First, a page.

Touring the Citadel
If you were attempting to grab some videos/photos and suddenly a thick veil of mist covered the background – don’t worry! It’ll dissipate in several minutes. Don’t rush because some of the grassy trails or stone steps can be uneven.
There’s something surreal about seeing this place with your own eyes, the smell of fresh chilled air against the ancient structures disappearing amidst the mist…It’s insane.
We were informed by a Peruvian tour guide that Machu Picchu was made up of over 150 buildings -including houses, temples, and even bathhouses.
Moving on, we did explore the most anticipated areas of this place starting with the Sacred Plaza, which includes the famous Intihuatana, the Hall of the Three Windows and the Temple of the Sun.
At first glance, the Inhuatana doesn’t look much. Apart from the faded carvings, the sundial blends in with the rest of the ruins. Lucky for us, we learned that this was an essential tool used by the Incan astronomers and was used to predict the solstices.
The sundial was built to perfection that at midday the equinoxes – when the sun is positioned right above the pillar, it doesn’t cast a shadow. How insane were their calculations to be so accurate? Mind-blowing!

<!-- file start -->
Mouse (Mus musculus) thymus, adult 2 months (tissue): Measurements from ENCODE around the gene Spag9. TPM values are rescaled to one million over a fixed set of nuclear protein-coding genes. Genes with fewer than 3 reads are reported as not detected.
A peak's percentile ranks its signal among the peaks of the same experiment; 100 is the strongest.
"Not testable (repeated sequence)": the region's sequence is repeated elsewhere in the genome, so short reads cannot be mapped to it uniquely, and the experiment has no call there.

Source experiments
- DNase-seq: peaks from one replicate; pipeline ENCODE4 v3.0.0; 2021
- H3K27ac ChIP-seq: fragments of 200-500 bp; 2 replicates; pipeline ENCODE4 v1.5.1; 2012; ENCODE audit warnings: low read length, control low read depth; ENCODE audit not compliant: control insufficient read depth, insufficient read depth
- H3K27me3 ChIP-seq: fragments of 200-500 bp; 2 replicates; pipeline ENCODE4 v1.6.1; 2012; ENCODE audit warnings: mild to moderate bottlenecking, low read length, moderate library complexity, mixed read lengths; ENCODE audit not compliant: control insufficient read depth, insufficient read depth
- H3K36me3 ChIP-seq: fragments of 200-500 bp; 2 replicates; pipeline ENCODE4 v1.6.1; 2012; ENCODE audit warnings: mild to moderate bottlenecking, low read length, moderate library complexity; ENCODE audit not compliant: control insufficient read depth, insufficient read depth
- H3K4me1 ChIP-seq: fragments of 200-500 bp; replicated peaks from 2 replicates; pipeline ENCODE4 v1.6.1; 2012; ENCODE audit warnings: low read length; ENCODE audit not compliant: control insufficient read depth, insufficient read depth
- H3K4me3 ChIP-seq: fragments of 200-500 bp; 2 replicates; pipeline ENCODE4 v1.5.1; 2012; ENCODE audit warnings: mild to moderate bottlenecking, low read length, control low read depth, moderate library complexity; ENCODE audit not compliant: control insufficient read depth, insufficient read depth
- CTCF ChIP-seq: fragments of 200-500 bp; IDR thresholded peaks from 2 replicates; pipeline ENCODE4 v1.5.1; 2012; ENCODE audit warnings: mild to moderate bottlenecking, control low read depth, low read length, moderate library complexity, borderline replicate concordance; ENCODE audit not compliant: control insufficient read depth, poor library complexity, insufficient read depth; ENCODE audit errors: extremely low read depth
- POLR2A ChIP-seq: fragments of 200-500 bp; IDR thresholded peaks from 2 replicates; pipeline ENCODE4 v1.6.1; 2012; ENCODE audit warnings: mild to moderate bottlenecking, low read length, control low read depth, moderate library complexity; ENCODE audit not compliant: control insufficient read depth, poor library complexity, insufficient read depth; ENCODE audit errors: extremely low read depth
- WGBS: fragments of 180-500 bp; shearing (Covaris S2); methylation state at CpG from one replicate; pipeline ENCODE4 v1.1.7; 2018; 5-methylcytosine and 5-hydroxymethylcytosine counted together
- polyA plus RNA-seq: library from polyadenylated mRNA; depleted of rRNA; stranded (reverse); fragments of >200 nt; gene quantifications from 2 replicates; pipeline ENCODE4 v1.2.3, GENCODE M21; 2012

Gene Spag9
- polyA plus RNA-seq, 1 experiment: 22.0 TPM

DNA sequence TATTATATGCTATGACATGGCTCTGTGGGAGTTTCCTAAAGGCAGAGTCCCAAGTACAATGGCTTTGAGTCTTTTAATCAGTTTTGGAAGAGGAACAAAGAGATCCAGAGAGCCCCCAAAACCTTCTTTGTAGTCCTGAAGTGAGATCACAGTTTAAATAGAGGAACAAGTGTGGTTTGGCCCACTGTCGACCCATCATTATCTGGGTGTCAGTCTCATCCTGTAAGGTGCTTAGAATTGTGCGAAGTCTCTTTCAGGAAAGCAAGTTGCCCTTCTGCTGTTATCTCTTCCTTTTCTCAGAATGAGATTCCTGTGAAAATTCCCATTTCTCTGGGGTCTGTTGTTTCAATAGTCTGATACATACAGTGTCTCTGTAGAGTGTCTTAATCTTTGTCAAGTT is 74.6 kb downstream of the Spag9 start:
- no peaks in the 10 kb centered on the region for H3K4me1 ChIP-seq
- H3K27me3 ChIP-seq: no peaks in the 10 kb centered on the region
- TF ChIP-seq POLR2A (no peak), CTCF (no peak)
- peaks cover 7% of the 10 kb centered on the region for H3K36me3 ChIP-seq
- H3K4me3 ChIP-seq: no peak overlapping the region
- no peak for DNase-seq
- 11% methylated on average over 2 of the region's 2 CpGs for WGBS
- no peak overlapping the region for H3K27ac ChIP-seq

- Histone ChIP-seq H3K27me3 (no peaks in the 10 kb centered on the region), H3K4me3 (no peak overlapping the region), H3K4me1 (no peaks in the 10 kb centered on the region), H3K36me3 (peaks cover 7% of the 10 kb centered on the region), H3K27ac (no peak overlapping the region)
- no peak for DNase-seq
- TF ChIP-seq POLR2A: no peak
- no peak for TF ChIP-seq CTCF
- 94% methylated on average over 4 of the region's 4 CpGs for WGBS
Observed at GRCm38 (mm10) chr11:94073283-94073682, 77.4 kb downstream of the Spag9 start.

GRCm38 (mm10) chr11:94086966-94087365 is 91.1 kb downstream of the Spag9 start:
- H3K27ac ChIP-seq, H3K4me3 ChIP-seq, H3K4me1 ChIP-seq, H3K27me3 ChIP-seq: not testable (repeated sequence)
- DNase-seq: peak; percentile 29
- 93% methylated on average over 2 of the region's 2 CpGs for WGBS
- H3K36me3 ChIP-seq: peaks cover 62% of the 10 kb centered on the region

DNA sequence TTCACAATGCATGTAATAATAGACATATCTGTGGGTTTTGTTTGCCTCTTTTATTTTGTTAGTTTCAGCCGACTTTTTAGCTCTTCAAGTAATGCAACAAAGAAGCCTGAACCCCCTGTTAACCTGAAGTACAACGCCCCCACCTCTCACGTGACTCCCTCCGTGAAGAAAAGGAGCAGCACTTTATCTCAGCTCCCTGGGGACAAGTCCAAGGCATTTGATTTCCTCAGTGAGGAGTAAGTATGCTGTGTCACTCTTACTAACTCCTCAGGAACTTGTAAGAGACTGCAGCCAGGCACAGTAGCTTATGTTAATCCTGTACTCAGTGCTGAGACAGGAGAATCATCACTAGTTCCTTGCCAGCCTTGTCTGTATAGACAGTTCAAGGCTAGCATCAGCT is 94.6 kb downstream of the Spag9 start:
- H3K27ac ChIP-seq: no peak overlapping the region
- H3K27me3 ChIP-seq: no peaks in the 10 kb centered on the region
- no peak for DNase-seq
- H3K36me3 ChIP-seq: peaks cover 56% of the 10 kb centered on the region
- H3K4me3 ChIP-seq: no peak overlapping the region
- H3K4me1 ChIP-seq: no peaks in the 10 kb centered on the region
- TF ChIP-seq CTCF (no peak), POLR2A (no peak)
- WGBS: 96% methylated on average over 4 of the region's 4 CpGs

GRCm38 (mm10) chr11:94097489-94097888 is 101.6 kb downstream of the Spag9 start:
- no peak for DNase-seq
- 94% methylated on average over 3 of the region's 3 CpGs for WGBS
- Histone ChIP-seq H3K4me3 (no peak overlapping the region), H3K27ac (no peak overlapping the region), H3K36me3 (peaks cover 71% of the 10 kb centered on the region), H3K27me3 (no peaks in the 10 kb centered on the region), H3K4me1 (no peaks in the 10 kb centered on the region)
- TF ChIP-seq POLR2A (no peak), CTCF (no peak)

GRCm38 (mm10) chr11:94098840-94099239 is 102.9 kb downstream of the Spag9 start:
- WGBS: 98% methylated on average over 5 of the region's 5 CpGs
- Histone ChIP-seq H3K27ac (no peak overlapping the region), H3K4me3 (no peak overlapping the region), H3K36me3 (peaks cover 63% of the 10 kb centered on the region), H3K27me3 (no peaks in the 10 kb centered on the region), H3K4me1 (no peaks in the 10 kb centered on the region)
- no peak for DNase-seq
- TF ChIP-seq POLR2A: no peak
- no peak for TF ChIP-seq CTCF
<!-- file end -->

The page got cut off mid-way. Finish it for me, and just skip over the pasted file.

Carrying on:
Next the Sun Temple – immediately struck out because of its semi-circular shape. There’s strong evidence to suggest that this was a place accessed only by the high priests and nobility – for sacred rituals.
The stone bed within looked so smooth. You’ll spot a window to the east – suggesting that when the sun rises, the light enters through the window and falls on the smooth carvings of the stone inside it.
Temple of the Three Windows
The Temple of the Three Windows was also incredible. You cannot miss it. This spot offers some of the most gasp-worthy sceneries of Mount Andes and Machu Picchu as a whole.
The 3 windows are cut smoothly, just like most ruined structures here. But you’re left to wonder how were these thick frames cut so precisely at such an ancient time.
To be honest all the structures here demand your close attention because they’re huge yet so cleanly cut and fitted with such precision. (It’s even more insane to find out that the stones were dragged up the hill) When you arrive either by hiking or by using the shuttle – like we did, you’ll see why this is insane.
Some of these structures had very slim doors, so if you were carrying a bulky bag-pack, you’ll need to remove it to enter. Some spaces also had small windows, and they looked private – we were almost sure they were bedrooms.